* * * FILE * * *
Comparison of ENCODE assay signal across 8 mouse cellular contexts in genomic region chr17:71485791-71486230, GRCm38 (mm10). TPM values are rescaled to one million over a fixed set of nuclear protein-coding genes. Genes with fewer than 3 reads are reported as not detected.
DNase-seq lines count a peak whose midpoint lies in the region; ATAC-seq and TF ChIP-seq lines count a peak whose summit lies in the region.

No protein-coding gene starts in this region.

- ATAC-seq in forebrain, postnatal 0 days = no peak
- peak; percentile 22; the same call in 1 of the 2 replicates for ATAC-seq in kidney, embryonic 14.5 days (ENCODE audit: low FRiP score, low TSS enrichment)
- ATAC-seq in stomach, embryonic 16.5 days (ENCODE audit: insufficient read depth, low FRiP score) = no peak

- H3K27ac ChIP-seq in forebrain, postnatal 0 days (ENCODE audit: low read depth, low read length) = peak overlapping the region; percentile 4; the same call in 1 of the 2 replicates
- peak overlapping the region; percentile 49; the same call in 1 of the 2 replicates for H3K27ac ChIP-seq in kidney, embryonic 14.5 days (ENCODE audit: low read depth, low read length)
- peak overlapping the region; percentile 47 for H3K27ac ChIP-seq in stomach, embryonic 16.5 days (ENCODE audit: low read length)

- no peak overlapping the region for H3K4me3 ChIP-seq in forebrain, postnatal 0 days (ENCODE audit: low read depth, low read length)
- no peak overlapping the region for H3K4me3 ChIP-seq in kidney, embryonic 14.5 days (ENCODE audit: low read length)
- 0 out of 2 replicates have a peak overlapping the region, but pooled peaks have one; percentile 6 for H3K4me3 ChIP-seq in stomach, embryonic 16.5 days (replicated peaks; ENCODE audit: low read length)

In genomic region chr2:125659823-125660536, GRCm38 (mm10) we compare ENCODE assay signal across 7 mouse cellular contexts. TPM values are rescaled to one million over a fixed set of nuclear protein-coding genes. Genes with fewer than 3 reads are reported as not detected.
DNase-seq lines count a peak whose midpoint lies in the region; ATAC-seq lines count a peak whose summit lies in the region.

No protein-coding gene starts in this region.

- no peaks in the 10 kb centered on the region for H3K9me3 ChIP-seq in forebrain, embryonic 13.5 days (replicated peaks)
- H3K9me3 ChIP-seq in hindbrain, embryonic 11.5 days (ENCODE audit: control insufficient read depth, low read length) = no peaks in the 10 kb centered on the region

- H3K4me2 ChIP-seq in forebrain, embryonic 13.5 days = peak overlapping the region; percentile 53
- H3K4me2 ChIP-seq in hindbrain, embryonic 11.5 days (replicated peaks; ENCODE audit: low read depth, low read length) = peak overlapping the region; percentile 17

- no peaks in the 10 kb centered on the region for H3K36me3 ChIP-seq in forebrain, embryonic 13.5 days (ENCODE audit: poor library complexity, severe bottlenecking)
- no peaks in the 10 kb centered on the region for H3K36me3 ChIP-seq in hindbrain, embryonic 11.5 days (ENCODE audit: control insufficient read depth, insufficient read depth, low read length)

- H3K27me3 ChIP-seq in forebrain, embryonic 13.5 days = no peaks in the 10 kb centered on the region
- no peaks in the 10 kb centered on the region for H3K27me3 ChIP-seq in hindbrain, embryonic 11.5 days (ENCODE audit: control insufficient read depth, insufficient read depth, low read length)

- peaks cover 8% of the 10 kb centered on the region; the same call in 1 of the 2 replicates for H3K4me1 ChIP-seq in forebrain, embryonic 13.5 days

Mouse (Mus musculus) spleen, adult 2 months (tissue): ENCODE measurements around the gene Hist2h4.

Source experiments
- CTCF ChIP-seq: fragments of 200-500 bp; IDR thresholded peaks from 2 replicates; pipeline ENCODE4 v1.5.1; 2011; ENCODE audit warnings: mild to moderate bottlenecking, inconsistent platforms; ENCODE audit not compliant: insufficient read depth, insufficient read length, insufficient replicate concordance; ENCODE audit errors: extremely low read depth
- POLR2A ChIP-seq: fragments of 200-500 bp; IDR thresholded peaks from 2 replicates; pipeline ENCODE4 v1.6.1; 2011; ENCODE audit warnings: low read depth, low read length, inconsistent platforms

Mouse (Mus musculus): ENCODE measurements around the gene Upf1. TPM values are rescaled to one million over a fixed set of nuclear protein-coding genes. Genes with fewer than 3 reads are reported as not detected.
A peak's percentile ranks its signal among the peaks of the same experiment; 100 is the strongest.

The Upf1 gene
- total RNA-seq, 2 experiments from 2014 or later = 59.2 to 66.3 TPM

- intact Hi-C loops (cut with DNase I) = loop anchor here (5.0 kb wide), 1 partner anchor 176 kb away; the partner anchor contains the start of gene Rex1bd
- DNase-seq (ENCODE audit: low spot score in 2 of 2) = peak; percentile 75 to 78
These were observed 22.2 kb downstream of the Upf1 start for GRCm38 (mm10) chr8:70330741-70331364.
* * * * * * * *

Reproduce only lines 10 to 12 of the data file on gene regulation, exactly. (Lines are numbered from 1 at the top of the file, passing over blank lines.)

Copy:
- no peak overlapping the region for H3K4me3 ChIP-seq in forebrain, postnatal 0 days (ENCODE audit: low read depth, low read length)
- no peak overlapping the region for H3K4me3 ChIP-seq in kidney, embryonic 14.5 days (ENCODE audit: low read length)
- 0 out of 2 replicates have a peak overlapping the region, but pooled peaks have one; percentile 6 for H3K4me3 ChIP-seq in stomach, embryonic 16.5 days (replicated peaks; ENCODE audit: low read length)